excited to step into a new building that nobody had stepped into before,” she said. “When I stepped in, I thought it was humongous. I was overwhelmed because I’m directionally challenged, and I was afraid I would get lost.” Wright said the teachers seemed rejuvenated being in the new building. “They were excited and more creative,” she said. “Definitely a difference from the old high school. There were smiles all around. There (were) more group activities and we even started doing more dissections in anatomy.” According to Wright, even clubs seemed rejuvenated by the new building. For example, SADD held an event called Prom Promise, during which they brought a crashed car to put in front of the school in order to convince students to sign contracts to not drink and drive. “It was an honor to be among the first to graduate from the new high school,“ Wright said. “It was an amazing experience.” However, for Wright, being among the first people to graduate from the new building had an emotional price tag. “The only drawback was that my mom was a Dexter alumnus,” she said. “So I was a little torn because I wanted to graduate from the same school as her.” The new high school also included some new features that


Interactive Spread

Who will you vote for?

Krisite Duve Levi Kipke

Did someone ever teach you how to dougie?

Rick Santorum

Dexter Stevens

17%

Twitter

11%

Sirah Camara

Angela Chea, social studies

Staff Writer

21% Facebook 20% Reddit

Alex Mortensen

Leslie Tracy, science

Michael McGonigle

Tom Barbieri, P.E.

Newt Gingrich

Stephen Colbert

Ron Paul

Mitt Romney

Barack Obama

Teachers

Kit Moran

Michael McGonigle

26% 11% 6% 2% 2% 10%

31%

Stumbleupon

Pinterest

Best entertainment?

43%

Favorite Squaller

Ryan Baese, social studies

Results based on a random survey of 100 students

Jo Muszkiewicz, English

The Squall Page 10 www.thesquall.com March 2, 2012

5x5

Mr. Moran taught me how to dougie at homecoming.

The what ...

Teach? I instruct the dougie.

I don’t know what a dougie is.

What do they do when they see you rollin’? Are they hatin’?

Yes. Definitely hating.

Haters gon’ hate.

Can I plead the Fifth?

They’re always laughing.

Every day. They’re trying to catch me riding dirty.

What’s your P-PP-Pokerface look like?

Eyes on cards, no smiles.

Sassy duck face in a beautiful

*serious face*

Just like Lady Gaga.

My pokerface is like the mask from V for Vendetta.

I’m in anatomy so hands deep.

That sounds obscene.

How deep are you rolling and is it with Yep. Pretty deep. someone like you?

You’re sexy, but do you know it?

Yep. I try not to show it.

That’s a trap so I won’t answer it.

I work out.

Of course.

It’s someone like Someone exactly like McGonigle, me. and I roll deep. Only because you tell me so, Michael.

Yes, I know. Wiggle, wiggle, wiggle, wiggle, wiggle, yeah.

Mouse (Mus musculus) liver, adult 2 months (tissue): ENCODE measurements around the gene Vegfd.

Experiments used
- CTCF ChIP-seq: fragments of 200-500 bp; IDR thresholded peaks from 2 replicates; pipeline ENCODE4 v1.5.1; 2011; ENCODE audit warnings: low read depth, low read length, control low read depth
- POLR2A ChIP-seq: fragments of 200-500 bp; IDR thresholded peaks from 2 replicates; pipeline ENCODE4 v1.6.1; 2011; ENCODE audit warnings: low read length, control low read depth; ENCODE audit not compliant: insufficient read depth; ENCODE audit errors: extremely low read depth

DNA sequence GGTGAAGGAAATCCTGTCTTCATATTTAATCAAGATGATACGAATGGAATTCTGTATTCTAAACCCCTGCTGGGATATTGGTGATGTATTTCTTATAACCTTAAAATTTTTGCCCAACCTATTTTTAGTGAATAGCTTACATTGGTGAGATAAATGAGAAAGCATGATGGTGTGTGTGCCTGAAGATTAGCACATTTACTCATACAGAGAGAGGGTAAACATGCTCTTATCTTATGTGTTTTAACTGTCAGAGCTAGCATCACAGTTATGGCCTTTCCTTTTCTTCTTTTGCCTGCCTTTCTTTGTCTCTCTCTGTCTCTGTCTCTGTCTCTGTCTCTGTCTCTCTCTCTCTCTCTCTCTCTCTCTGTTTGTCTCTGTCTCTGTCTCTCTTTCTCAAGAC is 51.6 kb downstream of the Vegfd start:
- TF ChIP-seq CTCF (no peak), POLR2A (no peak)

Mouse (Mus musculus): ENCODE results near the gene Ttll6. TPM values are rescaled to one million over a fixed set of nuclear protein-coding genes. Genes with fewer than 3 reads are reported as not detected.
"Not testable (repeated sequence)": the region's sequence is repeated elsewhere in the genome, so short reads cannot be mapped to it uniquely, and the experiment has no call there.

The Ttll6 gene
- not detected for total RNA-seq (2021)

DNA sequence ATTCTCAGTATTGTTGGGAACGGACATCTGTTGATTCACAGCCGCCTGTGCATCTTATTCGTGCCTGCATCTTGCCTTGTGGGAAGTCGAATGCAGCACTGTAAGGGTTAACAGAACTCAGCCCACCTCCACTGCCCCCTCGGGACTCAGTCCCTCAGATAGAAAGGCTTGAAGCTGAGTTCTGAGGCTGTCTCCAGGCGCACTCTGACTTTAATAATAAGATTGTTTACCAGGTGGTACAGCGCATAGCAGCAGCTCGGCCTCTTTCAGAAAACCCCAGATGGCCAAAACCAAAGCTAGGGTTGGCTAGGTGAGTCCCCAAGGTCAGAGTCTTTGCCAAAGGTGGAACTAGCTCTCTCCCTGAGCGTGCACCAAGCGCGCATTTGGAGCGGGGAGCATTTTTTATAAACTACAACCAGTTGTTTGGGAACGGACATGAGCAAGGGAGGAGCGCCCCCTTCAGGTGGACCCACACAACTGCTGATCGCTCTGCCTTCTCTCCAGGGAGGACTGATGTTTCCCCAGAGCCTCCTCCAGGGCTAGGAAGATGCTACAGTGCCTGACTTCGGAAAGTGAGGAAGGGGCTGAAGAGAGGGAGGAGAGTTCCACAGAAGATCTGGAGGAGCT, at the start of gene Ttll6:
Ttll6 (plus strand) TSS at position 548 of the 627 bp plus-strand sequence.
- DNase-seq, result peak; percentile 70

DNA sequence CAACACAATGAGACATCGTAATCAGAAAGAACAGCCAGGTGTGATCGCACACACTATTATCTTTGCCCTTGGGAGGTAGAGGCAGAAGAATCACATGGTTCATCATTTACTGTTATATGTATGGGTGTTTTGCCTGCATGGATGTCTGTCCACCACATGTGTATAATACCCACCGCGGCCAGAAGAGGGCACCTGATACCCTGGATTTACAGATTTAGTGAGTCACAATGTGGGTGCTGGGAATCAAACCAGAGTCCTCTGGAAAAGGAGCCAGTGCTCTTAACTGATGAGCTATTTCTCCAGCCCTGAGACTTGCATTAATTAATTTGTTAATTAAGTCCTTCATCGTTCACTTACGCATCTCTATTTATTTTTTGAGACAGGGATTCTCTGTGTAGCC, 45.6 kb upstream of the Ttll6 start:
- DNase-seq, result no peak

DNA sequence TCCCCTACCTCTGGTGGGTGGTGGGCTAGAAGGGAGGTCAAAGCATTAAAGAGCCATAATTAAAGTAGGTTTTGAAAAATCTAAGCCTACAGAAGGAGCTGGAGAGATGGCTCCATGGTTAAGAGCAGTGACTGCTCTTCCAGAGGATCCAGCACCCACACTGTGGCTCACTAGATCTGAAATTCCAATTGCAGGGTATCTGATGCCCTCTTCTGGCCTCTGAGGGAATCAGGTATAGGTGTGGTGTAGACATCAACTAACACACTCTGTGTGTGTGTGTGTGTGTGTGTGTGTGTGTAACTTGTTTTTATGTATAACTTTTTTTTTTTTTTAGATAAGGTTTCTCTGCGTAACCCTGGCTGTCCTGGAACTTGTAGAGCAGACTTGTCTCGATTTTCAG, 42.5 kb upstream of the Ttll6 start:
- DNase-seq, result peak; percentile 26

Interactive Spread

The Squall Page 11 www.thesquall.com March 2, 2011

Talking heads

Graphics by Emily Darrow

Follow the chart below to find your candidate

Are you voting ... Democrat? or Republican? Dislike Obama?

No No

Yes

Yes

Against socialized health care for all citizens?

Should gay marriage be legalized?

Yes No

What are your interests? Some of my friends own NASCAR teams.

Bashing Mitt Romney Foreign policy?

I oppose invading Iran and support legalized marijuana.

Moon Base?

What’s the point of all this weight if we don’t throw it around?

I’m crazy, but more in a 51st STATE, BABY! “theocracy” kind of way.


Opinion

The Squall Page 12 www.thesquall.com March 2, 2012

Letters to the editor

overkill?

Jacob Van Hoof

Thanks to hockey team for event Dear editor, I would like to extend a public thank you to the Dexter varsity hockey team and their parents for making Teacher Appreciation Night on Jan. 28 a fun experience. In this day and age in which I wonder if anyone truly appreciates educators, it was nice to know that one group at the high school chose to rise up and say thank you. It was an enjoyable evening, and I hope that this becomes one of the worthwhile traditions at DHS. Sincerely, Matt Martello Theater and Film, Media Lit. and Drama II teacher

Staff Writer

As a legal adult, and as a senior who is about to leave the protective care of my parent’s home for the free world of college, I am beginning to realize just how babied I, along with most other children of my generation, have been over the years. When I turned 16 and got my driver’s license, I thought I had all the freedom in the world and the ability to do anything and everything I wanted, but I quickly saw how much more freedom I could have. It didn’t take long for me to notice multiple instances where adolescents are overly cared for. Dexter High School is one of the least restrictive and pro-student institutions in Michigan, but even we have some members of the community who believe students are too immature to deal with real issues. A locally run blog advocates some form of censorship of The Squall because they think we are unable to handle such adult material as readers and writers. But as high schoolers, we are aware of the fact that drug use, underage drinking, and sexual activity occur around us. Trying to “protect” us from such topics is unnecessary, and I would argue that it hurts us more than anything. It seems like I’m being coddled pretty extensively for a supposed adult. And the new curfew for young drivers is just another example of teenagers being babied. Requiring 16 year olds to be off the road by 10 p.m. is a preventative measure that doesn’t need to be taken. Kids who misbehave are going to do so whether they are driving or not, and this new curfew just restricts kids who actually obey the rules even more. In addition, there has been a crack down on “unsportsmanlike conduct” in youth sports. Sportsmanship is all well and good, but the focus on these new policies to protect kids’ feelings is too much. From refusing to publish the scores of sports games in fear of embarrassing the bad teams to misconstruing celebration as taunting, it’s getting out of hand. Obviously there are some cases where restrictions should be made, and there are some kids who need the extra care and guidance of adults, but it has gone too far. Most seniors will be adults by the time they graduate. Most of us are trusted to drive a car by the time we reach the tenth grade, but we aren’t allowed to watch an R-rated movie in school without permission, we can’t vote in elections and we have to be protected from having our feelings hurt? I don’t see how that really makes sense.